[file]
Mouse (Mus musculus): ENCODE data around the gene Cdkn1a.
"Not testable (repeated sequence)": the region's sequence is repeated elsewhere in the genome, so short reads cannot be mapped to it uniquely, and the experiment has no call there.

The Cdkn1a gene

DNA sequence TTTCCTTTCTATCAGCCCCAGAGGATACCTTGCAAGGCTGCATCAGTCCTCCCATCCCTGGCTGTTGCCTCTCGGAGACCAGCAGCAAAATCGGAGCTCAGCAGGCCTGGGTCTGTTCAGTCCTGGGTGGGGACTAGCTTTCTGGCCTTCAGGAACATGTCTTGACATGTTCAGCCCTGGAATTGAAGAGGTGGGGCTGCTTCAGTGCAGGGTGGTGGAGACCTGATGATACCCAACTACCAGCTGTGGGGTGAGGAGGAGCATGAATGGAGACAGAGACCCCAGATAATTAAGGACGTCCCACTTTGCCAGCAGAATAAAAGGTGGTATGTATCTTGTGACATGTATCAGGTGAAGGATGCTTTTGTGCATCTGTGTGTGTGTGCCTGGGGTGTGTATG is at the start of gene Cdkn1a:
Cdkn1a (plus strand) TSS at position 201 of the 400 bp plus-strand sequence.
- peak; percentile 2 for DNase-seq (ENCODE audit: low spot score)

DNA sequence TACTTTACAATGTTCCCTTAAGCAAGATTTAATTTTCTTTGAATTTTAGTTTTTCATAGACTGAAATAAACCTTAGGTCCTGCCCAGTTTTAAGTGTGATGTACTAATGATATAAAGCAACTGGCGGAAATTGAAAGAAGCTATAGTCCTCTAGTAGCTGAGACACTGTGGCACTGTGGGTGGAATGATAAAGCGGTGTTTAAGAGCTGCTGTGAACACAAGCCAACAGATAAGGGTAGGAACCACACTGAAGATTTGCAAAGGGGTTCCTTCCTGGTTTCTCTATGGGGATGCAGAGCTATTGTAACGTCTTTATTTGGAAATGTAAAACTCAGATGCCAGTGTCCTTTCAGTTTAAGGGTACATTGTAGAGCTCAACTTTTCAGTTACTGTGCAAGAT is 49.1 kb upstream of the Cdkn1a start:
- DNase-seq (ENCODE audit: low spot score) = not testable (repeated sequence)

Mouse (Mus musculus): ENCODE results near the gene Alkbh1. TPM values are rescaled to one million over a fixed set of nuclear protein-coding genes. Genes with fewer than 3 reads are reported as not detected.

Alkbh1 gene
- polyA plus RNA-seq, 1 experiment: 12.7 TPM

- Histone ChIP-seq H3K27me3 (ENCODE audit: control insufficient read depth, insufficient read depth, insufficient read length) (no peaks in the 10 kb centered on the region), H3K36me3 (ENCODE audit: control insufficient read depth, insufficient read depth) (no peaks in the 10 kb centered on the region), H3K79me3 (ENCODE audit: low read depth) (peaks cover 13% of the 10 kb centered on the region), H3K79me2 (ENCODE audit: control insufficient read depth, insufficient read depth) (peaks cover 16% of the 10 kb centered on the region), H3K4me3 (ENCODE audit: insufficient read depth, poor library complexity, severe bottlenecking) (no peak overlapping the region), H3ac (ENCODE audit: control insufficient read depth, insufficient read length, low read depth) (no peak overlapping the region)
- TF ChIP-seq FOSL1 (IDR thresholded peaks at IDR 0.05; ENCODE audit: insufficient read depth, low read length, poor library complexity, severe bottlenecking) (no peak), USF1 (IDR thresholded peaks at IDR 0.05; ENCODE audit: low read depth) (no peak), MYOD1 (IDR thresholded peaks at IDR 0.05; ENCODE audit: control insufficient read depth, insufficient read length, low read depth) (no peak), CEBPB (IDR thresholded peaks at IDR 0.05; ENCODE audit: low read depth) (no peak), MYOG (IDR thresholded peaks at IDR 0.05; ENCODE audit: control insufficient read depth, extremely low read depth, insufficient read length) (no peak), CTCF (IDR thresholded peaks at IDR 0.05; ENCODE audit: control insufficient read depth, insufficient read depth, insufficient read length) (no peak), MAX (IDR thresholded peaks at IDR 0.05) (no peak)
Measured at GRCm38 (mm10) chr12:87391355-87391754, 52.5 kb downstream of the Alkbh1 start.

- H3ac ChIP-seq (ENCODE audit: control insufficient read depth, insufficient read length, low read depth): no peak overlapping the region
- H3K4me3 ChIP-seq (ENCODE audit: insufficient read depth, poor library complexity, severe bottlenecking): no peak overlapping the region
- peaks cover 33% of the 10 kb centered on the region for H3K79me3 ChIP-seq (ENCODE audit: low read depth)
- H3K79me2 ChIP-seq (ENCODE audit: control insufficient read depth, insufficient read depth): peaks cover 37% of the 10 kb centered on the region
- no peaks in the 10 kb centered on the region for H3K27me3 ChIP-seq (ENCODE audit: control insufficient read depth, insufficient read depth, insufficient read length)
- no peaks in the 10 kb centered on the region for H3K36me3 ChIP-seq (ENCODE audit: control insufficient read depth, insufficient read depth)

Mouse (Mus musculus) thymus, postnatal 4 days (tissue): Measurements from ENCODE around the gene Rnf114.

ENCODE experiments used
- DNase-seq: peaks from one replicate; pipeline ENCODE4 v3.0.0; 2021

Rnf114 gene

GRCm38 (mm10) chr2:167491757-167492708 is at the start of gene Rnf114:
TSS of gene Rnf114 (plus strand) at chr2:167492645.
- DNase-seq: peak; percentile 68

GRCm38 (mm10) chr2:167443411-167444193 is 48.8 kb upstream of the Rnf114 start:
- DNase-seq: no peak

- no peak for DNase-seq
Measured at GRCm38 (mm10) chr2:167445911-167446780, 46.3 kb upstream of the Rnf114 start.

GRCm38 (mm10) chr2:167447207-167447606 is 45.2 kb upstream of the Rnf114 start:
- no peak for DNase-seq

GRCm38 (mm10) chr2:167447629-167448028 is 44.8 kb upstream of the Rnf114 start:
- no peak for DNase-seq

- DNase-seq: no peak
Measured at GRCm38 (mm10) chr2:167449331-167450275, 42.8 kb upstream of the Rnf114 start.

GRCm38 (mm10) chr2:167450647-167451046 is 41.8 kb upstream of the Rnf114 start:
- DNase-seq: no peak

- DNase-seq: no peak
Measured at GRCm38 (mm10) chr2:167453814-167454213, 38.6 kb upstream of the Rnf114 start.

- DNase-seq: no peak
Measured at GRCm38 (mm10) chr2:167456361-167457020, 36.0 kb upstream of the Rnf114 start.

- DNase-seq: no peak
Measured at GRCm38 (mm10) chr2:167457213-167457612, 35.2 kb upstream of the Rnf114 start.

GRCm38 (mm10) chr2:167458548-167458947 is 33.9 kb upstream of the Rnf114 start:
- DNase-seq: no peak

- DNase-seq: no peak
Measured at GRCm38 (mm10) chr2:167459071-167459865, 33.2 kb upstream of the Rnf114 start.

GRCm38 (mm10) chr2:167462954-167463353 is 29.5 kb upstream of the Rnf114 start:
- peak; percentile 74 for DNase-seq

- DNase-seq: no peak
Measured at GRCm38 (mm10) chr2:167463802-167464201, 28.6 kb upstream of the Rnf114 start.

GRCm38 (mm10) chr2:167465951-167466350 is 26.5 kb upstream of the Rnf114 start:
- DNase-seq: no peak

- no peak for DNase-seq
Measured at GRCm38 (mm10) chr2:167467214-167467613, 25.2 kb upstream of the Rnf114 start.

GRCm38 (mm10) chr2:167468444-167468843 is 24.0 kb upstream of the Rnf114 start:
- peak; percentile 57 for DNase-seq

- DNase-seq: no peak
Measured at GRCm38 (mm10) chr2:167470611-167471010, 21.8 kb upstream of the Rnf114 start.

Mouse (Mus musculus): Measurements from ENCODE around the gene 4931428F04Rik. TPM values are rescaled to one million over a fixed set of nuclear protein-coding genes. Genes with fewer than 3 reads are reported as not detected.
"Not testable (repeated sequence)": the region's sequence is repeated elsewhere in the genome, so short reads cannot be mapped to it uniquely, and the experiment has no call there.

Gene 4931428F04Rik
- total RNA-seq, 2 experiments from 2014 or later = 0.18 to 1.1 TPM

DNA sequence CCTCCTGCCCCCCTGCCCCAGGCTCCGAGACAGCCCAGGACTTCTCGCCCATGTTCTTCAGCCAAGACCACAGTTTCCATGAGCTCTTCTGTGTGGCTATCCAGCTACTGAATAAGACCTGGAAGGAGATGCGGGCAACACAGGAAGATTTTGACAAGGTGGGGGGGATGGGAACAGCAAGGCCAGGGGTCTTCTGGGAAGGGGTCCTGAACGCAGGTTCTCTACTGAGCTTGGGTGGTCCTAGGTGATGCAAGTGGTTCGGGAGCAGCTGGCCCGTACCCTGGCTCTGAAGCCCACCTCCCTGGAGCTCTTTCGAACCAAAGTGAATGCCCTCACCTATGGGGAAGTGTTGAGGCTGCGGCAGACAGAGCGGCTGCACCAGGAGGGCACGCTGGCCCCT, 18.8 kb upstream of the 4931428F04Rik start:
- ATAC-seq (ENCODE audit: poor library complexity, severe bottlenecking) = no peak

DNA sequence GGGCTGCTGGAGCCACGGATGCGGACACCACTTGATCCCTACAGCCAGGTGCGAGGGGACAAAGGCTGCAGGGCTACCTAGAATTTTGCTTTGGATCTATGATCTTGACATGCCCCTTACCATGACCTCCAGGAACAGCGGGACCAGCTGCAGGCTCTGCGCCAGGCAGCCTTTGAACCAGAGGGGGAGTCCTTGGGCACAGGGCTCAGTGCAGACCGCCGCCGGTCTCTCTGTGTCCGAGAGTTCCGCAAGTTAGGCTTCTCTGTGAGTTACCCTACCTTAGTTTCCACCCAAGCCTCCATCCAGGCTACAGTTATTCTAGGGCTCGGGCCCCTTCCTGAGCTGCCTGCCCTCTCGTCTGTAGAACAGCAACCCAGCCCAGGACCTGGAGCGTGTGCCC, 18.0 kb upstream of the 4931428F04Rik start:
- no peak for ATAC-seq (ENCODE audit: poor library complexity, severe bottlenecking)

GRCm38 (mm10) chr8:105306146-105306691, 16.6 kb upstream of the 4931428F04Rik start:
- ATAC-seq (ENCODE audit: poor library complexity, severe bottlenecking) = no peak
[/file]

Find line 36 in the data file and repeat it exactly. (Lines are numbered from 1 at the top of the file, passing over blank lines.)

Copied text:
- DNase-seq: no peak